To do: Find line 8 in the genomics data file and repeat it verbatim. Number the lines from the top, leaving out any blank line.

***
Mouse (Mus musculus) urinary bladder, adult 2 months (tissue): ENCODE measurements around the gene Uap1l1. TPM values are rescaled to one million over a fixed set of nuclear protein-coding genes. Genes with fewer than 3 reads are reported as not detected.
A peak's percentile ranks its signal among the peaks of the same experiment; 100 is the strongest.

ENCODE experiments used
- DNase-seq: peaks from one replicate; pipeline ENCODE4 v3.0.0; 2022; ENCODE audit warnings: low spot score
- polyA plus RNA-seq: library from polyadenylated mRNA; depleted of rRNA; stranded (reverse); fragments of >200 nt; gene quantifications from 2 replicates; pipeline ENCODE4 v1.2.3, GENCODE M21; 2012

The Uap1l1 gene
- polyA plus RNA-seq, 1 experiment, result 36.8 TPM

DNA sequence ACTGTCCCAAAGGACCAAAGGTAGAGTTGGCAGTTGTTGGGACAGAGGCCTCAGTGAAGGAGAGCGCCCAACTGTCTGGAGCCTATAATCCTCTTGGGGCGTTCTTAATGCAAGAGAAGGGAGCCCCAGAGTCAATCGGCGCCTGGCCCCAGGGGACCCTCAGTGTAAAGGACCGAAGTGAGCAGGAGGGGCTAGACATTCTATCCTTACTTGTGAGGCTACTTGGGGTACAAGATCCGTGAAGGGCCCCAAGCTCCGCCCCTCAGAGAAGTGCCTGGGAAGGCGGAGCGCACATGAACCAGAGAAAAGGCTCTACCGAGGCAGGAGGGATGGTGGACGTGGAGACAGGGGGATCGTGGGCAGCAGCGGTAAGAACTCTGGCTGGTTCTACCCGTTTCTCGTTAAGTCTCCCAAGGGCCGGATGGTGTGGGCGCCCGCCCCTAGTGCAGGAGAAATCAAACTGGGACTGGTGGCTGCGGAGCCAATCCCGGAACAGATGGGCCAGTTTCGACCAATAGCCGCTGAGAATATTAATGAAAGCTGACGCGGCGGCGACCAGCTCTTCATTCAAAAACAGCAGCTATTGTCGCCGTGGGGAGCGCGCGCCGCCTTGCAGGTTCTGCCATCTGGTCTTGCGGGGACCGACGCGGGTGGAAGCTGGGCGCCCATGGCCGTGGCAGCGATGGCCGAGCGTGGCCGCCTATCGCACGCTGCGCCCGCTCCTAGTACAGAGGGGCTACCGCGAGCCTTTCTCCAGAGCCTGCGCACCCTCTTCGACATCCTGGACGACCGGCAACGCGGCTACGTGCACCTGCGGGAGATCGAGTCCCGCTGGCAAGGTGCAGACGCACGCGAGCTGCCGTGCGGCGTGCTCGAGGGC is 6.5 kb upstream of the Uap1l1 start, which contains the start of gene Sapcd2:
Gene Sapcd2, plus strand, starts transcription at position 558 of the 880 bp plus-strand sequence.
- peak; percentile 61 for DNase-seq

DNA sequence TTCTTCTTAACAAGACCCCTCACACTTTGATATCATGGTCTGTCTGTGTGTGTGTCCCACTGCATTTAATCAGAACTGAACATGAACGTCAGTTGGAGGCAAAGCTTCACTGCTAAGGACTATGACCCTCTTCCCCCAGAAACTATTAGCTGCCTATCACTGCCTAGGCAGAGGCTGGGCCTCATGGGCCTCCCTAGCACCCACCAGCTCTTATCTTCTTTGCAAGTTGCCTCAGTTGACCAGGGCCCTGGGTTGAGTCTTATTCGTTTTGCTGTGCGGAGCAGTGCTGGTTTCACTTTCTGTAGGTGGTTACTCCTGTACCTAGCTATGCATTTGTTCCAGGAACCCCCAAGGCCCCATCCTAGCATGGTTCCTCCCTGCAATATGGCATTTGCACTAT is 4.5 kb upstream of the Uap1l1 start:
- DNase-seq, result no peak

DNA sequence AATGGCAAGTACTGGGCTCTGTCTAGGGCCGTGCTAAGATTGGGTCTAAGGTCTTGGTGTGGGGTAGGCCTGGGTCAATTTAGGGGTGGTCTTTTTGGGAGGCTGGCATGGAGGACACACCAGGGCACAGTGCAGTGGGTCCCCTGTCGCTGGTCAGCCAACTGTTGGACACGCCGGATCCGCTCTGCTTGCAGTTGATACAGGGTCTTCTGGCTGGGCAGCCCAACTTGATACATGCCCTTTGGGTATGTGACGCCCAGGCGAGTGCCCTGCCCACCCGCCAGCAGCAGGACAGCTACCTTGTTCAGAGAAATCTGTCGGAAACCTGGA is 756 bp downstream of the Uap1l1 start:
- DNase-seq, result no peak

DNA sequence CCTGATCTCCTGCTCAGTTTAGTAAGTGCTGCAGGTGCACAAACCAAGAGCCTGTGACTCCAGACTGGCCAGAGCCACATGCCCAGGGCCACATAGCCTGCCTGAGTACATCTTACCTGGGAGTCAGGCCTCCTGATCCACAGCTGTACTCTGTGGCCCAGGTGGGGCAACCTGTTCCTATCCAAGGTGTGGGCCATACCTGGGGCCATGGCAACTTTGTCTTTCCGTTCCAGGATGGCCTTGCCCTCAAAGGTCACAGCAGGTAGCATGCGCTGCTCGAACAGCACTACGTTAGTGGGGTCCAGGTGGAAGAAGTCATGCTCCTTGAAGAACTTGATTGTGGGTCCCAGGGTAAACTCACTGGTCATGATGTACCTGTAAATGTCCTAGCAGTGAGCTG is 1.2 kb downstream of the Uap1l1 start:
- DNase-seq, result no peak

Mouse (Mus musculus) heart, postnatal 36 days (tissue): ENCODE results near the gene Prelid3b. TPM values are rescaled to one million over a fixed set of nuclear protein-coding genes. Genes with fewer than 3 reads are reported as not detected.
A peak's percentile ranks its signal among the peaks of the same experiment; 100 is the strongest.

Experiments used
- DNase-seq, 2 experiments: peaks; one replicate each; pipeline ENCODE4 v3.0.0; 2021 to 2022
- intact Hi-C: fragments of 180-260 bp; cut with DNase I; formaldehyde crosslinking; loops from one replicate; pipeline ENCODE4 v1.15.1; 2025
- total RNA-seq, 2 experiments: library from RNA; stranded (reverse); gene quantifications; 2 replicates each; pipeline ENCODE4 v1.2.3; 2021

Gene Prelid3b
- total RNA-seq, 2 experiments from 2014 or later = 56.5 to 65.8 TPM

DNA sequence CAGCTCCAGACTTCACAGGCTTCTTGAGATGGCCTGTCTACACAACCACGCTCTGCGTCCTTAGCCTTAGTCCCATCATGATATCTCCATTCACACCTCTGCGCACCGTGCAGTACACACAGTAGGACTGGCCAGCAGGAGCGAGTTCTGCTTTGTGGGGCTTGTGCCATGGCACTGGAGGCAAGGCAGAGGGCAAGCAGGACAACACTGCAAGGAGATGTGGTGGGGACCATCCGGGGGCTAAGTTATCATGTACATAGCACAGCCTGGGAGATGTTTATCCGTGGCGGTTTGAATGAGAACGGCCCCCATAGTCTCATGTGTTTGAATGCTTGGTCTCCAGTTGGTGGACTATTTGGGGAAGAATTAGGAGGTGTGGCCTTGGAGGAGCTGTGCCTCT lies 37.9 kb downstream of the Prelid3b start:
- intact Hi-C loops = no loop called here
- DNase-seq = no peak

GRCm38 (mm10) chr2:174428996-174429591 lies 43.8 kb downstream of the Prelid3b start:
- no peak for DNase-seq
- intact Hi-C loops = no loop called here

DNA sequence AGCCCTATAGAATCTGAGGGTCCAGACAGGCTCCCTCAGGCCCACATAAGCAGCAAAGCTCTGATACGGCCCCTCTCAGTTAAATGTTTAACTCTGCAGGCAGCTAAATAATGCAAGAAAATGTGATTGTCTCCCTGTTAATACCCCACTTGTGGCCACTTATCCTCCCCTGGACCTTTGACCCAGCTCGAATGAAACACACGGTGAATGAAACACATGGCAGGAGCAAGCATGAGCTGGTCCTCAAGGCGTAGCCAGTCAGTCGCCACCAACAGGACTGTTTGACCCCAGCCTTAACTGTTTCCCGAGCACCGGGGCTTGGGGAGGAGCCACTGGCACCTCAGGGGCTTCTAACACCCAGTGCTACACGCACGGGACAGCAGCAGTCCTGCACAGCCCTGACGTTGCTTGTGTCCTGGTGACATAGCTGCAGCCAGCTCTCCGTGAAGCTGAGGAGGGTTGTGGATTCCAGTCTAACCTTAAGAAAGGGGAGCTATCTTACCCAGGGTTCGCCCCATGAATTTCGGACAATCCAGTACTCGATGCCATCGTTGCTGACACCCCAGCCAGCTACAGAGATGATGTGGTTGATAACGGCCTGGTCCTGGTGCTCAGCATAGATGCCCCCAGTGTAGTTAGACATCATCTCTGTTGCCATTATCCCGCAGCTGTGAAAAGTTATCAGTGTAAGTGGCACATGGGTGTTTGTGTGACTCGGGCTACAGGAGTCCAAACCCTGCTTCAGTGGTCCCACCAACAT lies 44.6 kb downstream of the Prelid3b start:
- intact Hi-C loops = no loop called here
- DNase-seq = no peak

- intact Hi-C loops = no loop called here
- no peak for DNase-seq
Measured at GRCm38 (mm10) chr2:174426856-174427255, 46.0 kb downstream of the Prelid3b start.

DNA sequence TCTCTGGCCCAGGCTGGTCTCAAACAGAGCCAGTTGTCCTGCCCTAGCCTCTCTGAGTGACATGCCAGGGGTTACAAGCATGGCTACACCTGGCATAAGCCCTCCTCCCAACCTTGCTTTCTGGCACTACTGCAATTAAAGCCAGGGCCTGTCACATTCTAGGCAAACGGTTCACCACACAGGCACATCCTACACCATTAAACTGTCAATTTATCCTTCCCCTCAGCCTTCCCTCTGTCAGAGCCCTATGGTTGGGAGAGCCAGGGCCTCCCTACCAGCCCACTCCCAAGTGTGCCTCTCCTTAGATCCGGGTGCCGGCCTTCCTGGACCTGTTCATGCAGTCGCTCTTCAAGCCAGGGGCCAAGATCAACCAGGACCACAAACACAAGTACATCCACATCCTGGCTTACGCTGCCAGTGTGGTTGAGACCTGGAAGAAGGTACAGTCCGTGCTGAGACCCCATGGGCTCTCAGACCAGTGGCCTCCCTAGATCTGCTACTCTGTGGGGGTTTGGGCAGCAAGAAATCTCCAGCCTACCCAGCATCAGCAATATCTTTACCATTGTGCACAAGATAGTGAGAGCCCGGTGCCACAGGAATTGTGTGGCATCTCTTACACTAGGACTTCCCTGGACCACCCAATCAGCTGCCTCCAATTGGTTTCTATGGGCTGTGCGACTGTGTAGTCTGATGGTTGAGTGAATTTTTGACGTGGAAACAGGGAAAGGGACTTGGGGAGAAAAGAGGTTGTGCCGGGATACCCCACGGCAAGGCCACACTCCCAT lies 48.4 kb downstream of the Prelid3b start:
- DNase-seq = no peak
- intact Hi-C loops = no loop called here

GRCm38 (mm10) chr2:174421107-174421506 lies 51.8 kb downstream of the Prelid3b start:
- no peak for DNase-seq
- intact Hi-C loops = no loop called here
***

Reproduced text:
DNA sequence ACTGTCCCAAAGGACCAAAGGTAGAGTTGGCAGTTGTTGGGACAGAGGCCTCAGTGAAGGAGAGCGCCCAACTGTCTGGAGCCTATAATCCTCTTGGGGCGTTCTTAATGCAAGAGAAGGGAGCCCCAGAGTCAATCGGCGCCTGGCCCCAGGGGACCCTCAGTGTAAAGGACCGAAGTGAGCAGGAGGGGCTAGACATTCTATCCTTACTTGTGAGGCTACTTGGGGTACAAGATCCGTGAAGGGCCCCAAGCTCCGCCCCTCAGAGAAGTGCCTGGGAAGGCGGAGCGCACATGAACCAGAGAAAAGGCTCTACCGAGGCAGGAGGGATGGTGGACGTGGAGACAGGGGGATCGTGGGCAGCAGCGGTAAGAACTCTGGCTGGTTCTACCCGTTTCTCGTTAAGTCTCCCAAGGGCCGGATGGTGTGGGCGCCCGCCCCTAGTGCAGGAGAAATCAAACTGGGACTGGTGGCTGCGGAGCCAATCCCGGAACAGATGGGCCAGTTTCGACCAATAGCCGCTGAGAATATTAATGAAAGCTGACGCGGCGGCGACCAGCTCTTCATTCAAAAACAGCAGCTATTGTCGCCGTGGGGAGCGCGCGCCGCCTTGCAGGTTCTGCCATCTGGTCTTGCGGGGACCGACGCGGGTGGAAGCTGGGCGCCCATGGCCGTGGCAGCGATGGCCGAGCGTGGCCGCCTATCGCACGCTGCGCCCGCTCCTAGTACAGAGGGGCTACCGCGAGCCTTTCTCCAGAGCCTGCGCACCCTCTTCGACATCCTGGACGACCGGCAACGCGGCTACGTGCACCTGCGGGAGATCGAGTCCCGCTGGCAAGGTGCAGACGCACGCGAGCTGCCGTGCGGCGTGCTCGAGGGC is 6.5 kb upstream of the Uap1l1 start, which contains the start of gene Sapcd2: